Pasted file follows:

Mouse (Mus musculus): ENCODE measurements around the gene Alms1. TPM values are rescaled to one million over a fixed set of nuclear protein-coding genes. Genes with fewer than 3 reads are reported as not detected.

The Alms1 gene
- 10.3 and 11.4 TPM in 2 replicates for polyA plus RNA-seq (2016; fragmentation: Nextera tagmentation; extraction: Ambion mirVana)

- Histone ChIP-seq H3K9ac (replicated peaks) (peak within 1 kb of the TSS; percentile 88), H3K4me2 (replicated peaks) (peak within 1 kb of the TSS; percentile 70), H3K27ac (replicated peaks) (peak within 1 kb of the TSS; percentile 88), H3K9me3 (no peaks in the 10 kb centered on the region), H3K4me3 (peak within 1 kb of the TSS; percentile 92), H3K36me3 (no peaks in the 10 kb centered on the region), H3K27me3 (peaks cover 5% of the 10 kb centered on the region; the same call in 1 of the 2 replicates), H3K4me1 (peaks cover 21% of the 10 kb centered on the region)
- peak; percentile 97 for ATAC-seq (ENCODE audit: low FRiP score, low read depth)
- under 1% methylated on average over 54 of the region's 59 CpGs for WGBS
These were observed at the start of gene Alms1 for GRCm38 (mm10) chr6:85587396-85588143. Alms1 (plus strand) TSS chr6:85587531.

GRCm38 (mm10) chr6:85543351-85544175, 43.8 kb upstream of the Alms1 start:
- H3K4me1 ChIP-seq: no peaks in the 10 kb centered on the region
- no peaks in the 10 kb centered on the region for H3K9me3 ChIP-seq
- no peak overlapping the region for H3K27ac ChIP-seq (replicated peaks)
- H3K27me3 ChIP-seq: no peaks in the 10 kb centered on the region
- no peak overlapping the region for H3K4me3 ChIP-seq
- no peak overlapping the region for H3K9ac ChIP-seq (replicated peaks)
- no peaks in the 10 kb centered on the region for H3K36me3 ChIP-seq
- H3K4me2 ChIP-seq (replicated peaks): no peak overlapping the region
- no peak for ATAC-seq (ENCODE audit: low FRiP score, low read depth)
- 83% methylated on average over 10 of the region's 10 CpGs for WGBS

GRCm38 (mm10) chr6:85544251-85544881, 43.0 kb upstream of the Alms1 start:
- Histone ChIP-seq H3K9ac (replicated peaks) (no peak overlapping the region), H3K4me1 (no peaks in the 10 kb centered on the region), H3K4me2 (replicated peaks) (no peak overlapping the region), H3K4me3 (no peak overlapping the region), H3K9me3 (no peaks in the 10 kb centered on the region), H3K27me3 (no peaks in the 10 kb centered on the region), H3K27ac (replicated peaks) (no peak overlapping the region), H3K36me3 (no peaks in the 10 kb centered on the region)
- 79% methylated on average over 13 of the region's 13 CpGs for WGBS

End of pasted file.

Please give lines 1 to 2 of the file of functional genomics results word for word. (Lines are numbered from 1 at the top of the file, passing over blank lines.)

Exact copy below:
Mouse (Mus musculus): ENCODE measurements around the gene Alms1. TPM values are rescaled to one million over a fixed set of nuclear protein-coding genes. Genes with fewer than 3 reads are reported as not detected.

The Alms1 gene